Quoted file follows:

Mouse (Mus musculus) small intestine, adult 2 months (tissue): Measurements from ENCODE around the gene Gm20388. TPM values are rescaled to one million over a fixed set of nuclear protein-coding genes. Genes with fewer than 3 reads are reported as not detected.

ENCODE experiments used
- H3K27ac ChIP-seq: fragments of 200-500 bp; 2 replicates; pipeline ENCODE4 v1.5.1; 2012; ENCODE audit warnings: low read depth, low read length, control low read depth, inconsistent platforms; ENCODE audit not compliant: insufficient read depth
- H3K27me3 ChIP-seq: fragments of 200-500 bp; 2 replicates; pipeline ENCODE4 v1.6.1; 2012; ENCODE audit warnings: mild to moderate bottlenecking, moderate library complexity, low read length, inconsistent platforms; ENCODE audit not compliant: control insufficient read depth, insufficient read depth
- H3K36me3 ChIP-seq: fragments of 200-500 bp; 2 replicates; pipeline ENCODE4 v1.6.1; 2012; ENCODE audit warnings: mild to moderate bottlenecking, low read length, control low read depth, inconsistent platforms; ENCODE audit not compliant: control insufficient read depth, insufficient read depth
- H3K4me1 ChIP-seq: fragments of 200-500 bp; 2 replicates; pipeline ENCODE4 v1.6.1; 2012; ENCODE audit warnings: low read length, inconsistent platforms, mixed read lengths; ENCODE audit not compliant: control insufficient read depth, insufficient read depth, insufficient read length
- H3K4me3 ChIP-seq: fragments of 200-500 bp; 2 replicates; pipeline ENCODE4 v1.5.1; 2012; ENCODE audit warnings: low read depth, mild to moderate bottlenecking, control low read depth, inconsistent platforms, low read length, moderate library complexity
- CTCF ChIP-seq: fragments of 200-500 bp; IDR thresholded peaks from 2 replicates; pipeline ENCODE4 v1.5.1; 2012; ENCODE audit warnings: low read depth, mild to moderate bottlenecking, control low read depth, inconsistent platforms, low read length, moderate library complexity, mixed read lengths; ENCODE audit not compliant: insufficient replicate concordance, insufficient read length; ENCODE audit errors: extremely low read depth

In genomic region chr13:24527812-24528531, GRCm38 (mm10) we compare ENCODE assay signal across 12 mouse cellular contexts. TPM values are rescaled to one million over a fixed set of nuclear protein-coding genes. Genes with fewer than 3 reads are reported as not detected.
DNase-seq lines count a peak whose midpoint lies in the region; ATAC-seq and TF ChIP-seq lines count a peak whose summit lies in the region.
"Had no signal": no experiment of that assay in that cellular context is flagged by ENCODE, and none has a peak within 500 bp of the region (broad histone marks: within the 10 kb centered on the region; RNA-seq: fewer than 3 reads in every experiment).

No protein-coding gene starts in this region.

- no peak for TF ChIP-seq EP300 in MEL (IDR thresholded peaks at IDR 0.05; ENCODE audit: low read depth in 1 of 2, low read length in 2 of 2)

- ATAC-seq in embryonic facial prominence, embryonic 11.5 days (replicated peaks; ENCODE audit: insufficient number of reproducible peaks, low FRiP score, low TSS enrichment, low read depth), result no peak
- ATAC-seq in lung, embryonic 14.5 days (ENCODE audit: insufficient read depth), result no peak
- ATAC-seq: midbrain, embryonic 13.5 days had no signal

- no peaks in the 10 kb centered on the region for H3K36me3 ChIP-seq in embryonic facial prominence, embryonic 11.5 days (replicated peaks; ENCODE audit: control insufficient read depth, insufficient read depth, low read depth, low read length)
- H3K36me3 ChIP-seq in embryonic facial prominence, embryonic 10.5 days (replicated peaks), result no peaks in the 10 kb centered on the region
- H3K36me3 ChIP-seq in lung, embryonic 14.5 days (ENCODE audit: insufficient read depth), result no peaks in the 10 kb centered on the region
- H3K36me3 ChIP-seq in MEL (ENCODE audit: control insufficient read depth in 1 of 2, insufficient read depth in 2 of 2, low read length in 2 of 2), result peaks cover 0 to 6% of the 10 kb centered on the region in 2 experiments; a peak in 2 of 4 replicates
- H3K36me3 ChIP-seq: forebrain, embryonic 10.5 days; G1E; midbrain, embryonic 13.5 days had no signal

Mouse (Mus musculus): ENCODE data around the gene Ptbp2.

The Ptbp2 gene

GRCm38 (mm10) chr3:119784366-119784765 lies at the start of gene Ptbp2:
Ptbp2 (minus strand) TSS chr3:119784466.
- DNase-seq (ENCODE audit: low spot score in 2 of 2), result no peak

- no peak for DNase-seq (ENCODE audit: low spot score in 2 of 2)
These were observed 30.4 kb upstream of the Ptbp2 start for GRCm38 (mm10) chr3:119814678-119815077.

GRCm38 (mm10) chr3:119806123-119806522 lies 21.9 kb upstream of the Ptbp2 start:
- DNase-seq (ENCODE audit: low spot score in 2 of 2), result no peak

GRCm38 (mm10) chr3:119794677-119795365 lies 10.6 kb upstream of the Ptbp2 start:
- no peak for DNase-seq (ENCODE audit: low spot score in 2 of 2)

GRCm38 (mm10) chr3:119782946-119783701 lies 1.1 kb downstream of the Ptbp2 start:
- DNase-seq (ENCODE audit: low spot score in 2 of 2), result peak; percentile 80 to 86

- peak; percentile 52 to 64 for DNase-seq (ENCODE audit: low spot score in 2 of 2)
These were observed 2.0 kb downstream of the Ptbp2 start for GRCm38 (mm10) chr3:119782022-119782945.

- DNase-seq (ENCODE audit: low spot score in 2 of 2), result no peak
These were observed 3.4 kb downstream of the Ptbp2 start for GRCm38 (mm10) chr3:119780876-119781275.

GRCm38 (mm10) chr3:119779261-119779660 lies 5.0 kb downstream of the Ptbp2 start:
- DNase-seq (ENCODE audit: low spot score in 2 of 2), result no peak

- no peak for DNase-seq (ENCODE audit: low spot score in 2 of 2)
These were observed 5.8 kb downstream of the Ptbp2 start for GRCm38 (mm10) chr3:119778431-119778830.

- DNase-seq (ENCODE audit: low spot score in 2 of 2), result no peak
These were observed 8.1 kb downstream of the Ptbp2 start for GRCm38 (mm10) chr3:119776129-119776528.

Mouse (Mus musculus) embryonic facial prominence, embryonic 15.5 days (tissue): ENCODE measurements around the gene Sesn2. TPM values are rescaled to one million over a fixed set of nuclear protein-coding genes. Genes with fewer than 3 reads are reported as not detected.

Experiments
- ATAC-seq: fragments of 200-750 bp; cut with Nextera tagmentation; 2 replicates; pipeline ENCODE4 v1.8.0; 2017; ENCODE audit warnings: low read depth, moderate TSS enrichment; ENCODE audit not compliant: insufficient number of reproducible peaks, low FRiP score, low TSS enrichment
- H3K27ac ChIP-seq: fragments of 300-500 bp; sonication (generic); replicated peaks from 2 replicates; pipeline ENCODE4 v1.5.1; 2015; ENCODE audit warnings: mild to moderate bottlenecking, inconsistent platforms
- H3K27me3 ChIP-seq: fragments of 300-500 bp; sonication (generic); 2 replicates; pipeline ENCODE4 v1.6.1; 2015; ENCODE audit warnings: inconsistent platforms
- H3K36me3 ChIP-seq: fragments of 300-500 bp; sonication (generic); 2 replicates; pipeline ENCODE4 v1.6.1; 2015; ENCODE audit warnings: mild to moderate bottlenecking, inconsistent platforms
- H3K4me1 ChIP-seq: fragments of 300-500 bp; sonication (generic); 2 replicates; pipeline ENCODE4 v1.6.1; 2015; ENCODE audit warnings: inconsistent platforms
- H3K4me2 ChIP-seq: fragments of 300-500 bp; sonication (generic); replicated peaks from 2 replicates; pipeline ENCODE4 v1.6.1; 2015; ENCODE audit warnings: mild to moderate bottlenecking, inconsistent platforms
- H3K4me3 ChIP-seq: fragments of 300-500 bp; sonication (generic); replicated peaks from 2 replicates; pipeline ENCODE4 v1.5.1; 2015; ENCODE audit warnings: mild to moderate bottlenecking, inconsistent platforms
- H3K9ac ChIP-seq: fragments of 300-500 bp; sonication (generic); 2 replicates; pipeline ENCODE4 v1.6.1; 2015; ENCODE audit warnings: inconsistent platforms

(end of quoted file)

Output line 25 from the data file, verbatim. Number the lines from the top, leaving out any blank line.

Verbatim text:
Ptbp2 (minus strand) TSS chr3:119784466.